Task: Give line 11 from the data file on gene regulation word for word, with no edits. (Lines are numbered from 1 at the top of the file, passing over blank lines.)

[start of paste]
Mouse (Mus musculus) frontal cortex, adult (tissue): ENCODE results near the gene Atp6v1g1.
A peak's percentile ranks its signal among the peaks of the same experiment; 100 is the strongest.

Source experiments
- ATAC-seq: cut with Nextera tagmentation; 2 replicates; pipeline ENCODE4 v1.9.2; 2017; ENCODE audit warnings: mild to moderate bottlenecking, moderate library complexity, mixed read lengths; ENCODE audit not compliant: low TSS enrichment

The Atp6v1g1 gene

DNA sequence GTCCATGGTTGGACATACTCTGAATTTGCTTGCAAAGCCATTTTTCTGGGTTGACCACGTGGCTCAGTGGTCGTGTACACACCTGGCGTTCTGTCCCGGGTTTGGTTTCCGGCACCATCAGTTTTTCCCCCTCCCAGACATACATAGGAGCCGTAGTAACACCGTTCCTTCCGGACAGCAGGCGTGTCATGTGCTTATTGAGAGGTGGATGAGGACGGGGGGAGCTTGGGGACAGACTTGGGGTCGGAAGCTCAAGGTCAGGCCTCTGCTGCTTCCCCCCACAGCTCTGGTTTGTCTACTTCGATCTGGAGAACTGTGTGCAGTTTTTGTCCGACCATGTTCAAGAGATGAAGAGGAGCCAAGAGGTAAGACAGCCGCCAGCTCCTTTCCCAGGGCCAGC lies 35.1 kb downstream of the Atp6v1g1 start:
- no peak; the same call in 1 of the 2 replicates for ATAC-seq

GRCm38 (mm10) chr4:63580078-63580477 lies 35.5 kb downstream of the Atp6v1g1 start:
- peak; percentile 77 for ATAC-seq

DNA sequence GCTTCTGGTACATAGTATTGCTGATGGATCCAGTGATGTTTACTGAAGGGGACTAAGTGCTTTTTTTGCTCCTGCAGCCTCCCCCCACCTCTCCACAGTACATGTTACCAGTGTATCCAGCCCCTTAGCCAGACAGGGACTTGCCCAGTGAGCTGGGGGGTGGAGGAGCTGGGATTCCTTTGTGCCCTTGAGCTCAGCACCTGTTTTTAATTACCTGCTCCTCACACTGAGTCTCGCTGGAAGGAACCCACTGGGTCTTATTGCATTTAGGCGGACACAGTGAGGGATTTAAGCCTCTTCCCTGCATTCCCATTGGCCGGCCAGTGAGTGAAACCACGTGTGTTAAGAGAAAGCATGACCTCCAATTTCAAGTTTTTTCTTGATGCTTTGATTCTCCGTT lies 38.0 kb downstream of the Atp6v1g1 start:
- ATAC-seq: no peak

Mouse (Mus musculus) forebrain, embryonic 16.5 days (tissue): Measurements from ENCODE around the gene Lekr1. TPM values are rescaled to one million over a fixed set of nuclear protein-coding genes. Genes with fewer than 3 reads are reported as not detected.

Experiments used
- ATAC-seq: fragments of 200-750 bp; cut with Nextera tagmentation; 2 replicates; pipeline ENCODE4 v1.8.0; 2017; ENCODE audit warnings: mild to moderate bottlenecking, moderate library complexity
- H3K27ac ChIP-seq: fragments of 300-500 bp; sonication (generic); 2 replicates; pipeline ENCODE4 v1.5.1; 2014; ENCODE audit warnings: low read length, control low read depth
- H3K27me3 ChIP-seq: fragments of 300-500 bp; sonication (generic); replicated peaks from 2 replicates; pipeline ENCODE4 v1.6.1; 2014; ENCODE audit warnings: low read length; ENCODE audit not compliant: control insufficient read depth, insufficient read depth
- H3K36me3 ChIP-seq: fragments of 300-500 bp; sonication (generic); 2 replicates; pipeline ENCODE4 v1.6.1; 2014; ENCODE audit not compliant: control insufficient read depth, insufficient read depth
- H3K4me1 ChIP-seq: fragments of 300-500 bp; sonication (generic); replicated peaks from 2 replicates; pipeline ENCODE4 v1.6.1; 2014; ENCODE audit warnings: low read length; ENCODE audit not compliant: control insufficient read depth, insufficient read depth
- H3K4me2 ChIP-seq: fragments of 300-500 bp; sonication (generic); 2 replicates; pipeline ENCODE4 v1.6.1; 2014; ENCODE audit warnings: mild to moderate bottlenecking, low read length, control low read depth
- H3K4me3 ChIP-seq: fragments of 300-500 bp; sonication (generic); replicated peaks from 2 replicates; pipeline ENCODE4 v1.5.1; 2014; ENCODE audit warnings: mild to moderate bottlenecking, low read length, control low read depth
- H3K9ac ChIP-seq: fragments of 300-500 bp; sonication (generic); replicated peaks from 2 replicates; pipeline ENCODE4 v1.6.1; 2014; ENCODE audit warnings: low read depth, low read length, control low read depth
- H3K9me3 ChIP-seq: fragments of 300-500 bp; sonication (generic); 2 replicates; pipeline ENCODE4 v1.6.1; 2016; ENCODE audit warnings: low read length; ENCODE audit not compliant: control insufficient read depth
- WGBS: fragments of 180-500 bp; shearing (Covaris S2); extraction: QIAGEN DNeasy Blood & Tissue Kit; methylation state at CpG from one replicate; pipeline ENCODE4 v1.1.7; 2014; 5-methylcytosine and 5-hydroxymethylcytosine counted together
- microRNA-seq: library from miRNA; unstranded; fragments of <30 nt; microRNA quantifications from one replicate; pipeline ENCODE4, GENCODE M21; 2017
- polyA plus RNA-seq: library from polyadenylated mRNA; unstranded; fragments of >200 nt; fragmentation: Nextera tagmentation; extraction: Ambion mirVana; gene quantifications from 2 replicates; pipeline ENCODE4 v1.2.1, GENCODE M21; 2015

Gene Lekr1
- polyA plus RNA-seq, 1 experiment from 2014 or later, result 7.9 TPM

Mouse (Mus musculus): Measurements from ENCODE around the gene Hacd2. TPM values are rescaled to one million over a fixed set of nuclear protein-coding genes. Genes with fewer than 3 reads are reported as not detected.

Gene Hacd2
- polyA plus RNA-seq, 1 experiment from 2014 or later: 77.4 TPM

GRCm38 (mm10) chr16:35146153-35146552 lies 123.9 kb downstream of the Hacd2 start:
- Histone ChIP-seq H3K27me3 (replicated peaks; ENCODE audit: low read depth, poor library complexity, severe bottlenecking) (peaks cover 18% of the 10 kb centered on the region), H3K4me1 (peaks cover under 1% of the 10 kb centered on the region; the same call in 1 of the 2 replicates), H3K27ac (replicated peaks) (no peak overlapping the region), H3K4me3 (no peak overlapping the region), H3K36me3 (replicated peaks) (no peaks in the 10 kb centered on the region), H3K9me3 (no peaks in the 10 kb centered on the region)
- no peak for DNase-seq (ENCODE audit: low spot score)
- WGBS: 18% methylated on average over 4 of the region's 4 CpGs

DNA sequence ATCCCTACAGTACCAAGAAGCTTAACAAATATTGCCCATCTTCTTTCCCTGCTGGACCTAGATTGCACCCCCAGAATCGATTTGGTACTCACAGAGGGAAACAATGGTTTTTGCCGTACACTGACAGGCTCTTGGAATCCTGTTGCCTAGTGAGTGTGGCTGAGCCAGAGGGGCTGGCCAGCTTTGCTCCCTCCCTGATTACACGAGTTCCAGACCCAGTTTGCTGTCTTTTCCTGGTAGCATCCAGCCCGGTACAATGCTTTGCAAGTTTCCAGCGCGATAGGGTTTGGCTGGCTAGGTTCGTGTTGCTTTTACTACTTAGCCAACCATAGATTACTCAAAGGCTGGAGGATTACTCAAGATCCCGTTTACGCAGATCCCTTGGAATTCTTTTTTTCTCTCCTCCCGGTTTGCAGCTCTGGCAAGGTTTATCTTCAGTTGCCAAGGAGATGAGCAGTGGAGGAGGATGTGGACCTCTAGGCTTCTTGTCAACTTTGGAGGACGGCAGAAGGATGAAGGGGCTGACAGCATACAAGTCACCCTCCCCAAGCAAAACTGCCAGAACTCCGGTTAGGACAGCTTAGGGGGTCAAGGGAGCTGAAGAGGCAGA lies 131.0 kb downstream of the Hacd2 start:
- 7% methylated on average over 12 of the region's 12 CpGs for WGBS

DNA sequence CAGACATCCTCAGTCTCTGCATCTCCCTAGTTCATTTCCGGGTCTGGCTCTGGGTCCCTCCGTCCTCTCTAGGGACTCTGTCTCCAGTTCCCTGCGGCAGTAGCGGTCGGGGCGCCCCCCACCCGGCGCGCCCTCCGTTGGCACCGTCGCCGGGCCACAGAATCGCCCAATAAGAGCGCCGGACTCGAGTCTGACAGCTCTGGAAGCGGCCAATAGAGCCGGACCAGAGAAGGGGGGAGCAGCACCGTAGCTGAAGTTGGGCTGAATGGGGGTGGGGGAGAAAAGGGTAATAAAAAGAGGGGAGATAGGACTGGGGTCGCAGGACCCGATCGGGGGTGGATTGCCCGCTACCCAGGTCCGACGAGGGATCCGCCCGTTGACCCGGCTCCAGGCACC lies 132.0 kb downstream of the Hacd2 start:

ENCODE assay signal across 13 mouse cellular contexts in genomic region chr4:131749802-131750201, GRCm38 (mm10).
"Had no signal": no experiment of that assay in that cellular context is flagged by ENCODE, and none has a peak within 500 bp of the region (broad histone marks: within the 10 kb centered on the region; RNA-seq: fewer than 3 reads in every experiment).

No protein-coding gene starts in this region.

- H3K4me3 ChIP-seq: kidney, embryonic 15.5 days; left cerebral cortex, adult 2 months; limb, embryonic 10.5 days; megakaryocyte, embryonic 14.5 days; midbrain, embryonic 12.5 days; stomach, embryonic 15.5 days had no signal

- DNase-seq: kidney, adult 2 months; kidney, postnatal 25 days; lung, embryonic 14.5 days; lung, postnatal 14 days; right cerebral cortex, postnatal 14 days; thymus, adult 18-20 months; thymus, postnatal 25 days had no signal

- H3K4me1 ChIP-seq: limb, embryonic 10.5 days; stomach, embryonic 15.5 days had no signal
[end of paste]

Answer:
- ATAC-seq: no peak